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Is fighting on its way out of the NHL?


Is fighting on its way out of the NHL?

Tuesday's game against the Washington Capitals and New York Rangers had all the makings of a rivalry matchup. The Caps squared off against the team that eliminated them from the playoffs in their last three appearances. While the Caps and Blueshirts traded goals, one thing they did not trade was punches.

“Our team, it’s not something we’ve been doing the last couple years," said Rangers head coach Alain Vigneault. "Fighting is always going to happen if you’re playing a rival team if there’s a cheap shot and stuff like that. It’s gonna happen."

Is it?

In the first period of Tuesday's game, Alex Ovechkin took a stick jab to the groin from Rangers' defenseman Marc Staal.

Rivalry game? Check.

Cheap shot? Ovechkin thought so.

And yet, no fight. In fact, the Caps have not had a fight in any game this season and they're not alone.

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The Caps are one of four teams without a fight this season in what has become a growing trend for NHL teams. According to, through 180 NHL games this season there have been only 40 fights. The league is on pace for only 273 fights this season at a rate of one fight for every five games. That would be the lowest total since the site began tracking fights in the 2000-01 season.

Teams are just not dropping the gloves like they used to.

"I think if you look up and down the lineup there’s not many guys who are strictly fighters anymore," Brooks Orpik said. "The lineups are different that way. It’s just the way the game is played."

Seemingly gone are the days of the Donald Brashears, enforcers who could fight and contribute little else. The NHL is becoming faster and more skilled and that's forcing teams and general managers to change the way they construct their rosters.

“Really, it’s a question for general managers on how they want to build their teams and what they foresee their identity being," Brooks Laich said. "I think the guys that are still around that can throw the fists can also play very well and have some sort of role. It doesn’t mean other guys are scared to drop the mitts. There just aren’t guys who leave their stick in the locker room and go out there."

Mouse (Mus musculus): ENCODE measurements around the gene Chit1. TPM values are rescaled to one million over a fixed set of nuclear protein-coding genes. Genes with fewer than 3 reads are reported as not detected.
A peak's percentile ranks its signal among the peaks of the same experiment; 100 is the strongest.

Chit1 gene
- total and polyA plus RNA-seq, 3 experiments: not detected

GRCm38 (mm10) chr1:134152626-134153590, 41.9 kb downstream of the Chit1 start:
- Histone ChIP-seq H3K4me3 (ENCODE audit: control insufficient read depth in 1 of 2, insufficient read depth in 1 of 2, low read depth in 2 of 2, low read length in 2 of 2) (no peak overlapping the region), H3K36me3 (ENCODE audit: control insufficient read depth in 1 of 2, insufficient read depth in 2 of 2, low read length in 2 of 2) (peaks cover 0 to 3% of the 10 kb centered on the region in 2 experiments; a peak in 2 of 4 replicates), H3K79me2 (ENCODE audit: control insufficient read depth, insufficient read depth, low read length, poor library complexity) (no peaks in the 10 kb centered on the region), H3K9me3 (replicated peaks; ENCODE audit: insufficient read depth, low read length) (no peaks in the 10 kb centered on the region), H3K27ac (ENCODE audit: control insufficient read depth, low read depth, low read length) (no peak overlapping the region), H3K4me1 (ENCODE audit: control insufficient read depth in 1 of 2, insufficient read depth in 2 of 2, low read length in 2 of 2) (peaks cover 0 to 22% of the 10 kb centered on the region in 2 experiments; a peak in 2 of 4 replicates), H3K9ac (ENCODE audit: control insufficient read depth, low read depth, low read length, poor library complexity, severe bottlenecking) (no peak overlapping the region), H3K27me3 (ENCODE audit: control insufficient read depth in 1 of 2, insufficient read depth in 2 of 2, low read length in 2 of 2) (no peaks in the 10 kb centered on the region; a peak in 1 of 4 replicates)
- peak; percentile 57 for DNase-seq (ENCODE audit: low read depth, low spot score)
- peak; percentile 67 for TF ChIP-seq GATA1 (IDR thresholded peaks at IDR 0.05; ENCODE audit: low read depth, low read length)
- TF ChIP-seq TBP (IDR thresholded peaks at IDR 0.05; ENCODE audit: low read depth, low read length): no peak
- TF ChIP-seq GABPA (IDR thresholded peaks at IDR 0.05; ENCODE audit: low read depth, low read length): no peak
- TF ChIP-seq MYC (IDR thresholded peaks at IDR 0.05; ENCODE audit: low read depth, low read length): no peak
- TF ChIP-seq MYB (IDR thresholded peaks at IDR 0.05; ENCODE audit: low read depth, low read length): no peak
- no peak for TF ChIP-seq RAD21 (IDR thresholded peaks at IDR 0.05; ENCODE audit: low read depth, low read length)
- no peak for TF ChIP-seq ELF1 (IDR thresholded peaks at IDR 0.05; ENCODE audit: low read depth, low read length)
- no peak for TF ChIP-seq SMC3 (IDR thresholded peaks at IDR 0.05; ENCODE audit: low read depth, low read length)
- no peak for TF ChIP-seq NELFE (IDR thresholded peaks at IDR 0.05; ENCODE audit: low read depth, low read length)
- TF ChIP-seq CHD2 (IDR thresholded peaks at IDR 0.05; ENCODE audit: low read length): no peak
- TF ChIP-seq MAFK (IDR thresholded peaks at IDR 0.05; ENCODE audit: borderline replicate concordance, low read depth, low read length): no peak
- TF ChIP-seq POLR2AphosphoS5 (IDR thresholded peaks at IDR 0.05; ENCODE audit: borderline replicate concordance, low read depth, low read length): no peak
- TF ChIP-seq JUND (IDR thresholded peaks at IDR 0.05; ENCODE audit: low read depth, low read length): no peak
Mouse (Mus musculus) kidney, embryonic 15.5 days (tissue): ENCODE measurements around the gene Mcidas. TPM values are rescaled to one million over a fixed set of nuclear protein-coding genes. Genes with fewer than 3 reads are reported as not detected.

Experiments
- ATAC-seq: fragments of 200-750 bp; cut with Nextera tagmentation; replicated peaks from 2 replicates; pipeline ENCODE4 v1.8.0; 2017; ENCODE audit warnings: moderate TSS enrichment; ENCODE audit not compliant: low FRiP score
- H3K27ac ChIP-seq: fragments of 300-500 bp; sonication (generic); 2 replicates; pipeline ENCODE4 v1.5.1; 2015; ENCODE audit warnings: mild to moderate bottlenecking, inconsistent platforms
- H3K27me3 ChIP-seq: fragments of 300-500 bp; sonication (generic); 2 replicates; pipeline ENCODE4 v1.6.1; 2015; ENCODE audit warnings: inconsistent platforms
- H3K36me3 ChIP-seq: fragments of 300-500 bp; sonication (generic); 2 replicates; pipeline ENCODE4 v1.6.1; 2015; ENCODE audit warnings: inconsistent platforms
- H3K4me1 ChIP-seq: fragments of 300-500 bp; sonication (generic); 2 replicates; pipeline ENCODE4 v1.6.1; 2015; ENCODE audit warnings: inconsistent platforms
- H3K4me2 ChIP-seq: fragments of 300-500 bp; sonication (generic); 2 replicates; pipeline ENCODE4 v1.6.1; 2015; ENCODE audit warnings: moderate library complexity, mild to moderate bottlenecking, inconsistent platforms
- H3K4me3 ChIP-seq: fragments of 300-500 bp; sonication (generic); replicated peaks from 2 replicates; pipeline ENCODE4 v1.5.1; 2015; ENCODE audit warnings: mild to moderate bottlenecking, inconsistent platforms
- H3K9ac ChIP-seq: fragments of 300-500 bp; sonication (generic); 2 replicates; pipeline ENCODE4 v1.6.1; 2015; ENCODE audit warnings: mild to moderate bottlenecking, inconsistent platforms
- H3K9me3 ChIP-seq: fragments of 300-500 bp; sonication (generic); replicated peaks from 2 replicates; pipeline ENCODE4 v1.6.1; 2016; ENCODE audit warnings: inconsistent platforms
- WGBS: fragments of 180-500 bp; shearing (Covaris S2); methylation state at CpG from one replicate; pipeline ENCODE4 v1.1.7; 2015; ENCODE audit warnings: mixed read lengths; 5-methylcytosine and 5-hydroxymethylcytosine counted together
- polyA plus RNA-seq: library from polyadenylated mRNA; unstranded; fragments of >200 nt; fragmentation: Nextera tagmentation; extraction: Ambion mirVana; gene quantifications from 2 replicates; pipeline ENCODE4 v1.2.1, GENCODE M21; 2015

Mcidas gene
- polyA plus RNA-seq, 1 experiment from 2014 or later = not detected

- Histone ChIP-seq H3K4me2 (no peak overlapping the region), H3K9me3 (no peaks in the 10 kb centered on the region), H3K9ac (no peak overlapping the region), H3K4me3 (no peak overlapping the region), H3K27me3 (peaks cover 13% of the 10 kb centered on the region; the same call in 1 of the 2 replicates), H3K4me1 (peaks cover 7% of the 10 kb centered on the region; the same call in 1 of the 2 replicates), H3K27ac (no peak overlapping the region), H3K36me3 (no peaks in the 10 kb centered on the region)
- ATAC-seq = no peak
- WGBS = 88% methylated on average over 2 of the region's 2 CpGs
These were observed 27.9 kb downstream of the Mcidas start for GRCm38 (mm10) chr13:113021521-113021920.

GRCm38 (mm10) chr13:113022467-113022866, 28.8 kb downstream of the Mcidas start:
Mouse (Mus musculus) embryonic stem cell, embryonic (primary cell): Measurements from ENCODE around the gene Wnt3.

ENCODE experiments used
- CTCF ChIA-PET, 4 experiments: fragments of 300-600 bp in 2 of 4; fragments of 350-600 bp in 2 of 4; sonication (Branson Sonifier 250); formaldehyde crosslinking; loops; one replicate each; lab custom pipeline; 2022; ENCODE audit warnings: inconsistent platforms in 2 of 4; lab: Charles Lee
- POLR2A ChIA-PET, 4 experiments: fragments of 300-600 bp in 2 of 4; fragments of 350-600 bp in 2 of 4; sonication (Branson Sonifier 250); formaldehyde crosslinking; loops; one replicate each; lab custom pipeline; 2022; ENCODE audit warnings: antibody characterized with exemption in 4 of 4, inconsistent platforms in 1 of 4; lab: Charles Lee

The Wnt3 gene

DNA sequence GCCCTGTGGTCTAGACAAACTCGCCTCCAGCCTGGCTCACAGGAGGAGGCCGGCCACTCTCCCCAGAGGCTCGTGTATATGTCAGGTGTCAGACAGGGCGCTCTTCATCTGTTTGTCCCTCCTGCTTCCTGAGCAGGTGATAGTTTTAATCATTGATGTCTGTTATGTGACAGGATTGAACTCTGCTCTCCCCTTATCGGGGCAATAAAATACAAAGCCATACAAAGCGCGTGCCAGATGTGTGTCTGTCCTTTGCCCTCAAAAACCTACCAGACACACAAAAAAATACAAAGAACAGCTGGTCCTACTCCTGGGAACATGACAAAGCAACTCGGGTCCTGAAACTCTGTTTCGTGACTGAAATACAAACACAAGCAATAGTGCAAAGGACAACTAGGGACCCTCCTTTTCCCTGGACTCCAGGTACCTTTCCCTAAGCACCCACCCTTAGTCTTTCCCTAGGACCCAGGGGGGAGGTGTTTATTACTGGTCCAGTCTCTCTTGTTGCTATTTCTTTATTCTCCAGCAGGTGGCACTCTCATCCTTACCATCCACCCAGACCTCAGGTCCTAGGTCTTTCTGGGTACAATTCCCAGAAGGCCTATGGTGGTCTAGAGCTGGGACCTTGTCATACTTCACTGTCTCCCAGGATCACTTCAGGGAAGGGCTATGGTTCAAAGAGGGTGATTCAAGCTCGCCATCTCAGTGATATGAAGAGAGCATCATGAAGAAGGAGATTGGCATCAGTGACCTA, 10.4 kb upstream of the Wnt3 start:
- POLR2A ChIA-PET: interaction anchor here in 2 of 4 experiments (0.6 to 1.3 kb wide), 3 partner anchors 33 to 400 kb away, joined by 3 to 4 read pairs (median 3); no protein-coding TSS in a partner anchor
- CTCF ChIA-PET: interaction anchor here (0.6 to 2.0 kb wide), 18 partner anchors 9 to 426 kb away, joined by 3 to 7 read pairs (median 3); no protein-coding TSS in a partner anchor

Tom Wilson has proven that he's not afraid to mix things up, but was told by Barry Trotz heading into the offseason that he needed to "elevate his game." He has to be able to do more than just fight. As a result, the scrappy winger who racked up 172 penalty minutes last season has only eight thus far.

If fighting is truly on its way out of the NHL, what sort of impact will that have on the sport's popularity? Fighting has undeniably been one of hockey's major draws. Can a league already struggling to keep pace with the NFL and NBA really afford for teams to abandon fighting?

"I don’t see too many fans turning away from the game because there’s not as much fighting," Orpik said. "I know some people argue that will be the case but I don’t think the game has been any better than it is right now."

MORE CAPITALS: Holtby shoulders blame for loss to Rangers

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Get to know newest Capitals defenseman Michal Kempny

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Get to know newest Capitals defenseman Michal Kempny

On Monday, with the NHL trade deadline approaching, the Washington Capitals addressed a need for blue line depth by acquiring Michal Kempny from the Chicago Blackhawks in exchange for a conditional third-round pick in the 2018 NHL Draft.

But before you begin to analyze how the move impacts the Capitals' outlook heading forward, lets take some time to get to know the newest member of the Caps.

Who is Michal Kempny?

Michal Kempny is a 27-year-old defenseman from the Czech Republic. He was born on Sept. 8, 1990 in Hodonin, a small town in southwestern Czech Republic near the border of Austria and Slovakia. Kempny began his hockey career playing for SHK Hodonin. Kempny knew very little english upon arriving to the NHL, but credited his girlfriend Showtime shows to helping him become more comfortable speaking the language. 


What International Experience Does Michal Kempny Have?

Michal Kempny played professionally for HC Kometa Brno of the Czech Extraliga and Avangard Omsk of the Kontinental Hockey League. Kempny was a standout player on the international stage, playing for the Czech Republic U18, U20 and Men's National teams.